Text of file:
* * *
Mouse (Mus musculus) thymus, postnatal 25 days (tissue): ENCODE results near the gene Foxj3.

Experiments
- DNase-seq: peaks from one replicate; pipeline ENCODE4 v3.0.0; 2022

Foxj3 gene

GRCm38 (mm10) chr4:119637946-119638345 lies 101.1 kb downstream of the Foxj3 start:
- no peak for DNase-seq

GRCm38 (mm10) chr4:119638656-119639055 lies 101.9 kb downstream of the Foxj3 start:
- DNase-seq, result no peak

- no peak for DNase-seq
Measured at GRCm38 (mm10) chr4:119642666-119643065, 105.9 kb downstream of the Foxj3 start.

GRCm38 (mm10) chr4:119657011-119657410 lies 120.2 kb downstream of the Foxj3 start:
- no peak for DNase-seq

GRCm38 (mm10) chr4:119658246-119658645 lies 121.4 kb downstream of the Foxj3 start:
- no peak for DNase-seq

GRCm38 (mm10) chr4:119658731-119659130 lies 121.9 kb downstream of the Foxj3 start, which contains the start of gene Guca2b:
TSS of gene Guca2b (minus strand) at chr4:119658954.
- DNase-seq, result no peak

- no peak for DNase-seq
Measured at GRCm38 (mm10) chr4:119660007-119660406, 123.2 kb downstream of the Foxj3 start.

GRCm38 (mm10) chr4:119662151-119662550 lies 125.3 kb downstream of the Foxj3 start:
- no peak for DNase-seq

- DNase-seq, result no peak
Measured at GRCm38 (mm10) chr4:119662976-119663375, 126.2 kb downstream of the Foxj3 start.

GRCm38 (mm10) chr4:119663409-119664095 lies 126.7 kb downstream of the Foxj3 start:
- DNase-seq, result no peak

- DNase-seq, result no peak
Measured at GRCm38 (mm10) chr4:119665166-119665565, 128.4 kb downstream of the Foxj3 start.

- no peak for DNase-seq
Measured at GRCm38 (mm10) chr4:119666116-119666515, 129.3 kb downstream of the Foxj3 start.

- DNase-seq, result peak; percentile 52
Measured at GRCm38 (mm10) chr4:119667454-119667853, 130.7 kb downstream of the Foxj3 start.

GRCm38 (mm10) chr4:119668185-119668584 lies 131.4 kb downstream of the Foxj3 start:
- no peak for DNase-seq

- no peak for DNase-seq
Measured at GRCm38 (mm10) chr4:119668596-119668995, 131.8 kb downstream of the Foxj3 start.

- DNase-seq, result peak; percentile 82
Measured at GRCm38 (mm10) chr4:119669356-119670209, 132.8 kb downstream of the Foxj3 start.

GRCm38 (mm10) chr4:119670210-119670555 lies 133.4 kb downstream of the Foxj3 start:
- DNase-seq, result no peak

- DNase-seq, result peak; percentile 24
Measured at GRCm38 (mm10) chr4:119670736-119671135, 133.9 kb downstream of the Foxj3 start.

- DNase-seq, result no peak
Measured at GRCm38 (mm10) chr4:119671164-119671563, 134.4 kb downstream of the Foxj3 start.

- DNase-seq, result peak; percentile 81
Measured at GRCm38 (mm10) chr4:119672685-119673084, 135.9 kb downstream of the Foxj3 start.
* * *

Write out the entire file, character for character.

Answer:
Mouse (Mus musculus) thymus, postnatal 25 days (tissue): ENCODE results near the gene Foxj3.

Experiments
- DNase-seq: peaks from one replicate; pipeline ENCODE4 v3.0.0; 2022

Foxj3 gene

GRCm38 (mm10) chr4:119637946-119638345 lies 101.1 kb downstream of the Foxj3 start:
- no peak for DNase-seq

GRCm38 (mm10) chr4:119638656-119639055 lies 101.9 kb downstream of the Foxj3 start:
- DNase-seq, result no peak

- no peak for DNase-seq
Measured at GRCm38 (mm10) chr4:119642666-119643065, 105.9 kb downstream of the Foxj3 start.

GRCm38 (mm10) chr4:119657011-119657410 lies 120.2 kb downstream of the Foxj3 start:
- no peak for DNase-seq

GRCm38 (mm10) chr4:119658246-119658645 lies 121.4 kb downstream of the Foxj3 start:
- no peak for DNase-seq

GRCm38 (mm10) chr4:119658731-119659130 lies 121.9 kb downstream of the Foxj3 start, which contains the start of gene Guca2b:
TSS of gene Guca2b (minus strand) at chr4:119658954.
- DNase-seq, result no peak

- no peak for DNase-seq
Measured at GRCm38 (mm10) chr4:119660007-119660406, 123.2 kb downstream of the Foxj3 start.

GRCm38 (mm10) chr4:119662151-119662550 lies 125.3 kb downstream of the Foxj3 start:
- no peak for DNase-seq

- DNase-seq, result no peak
Measured at GRCm38 (mm10) chr4:119662976-119663375, 126.2 kb downstream of the Foxj3 start.

GRCm38 (mm10) chr4:119663409-119664095 lies 126.7 kb downstream of the Foxj3 start:
- DNase-seq, result no peak

- DNase-seq, result no peak
Measured at GRCm38 (mm10) chr4:119665166-119665565, 128.4 kb downstream of the Foxj3 start.

- no peak for DNase-seq
Measured at GRCm38 (mm10) chr4:119666116-119666515, 129.3 kb downstream of the Foxj3 start.

- DNase-seq, result peak; percentile 52
Measured at GRCm38 (mm10) chr4:119667454-119667853, 130.7 kb downstream of the Foxj3 start.

GRCm38 (mm10) chr4:119668185-119668584 lies 131.4 kb downstream of the Foxj3 start:
- no peak for DNase-seq

- no peak for DNase-seq
Measured at GRCm38 (mm10) chr4:119668596-119668995, 131.8 kb downstream of the Foxj3 start.

- DNase-seq, result peak; percentile 82
Measured at GRCm38 (mm10) chr4:119669356-119670209, 132.8 kb downstream of the Foxj3 start.

GRCm38 (mm10) chr4:119670210-119670555 lies 133.4 kb downstream of the Foxj3 start:
- DNase-seq, result no peak

- DNase-seq, result peak; percentile 24
Measured at GRCm38 (mm10) chr4:119670736-119671135, 133.9 kb downstream of the Foxj3 start.

- DNase-seq, result no peak
Measured at GRCm38 (mm10) chr4:119671164-119671563, 134.4 kb downstream of the Foxj3 start.

- DNase-seq, result peak; percentile 81
Measured at GRCm38 (mm10) chr4:119672685-119673084, 135.9 kb downstream of the Foxj3 start.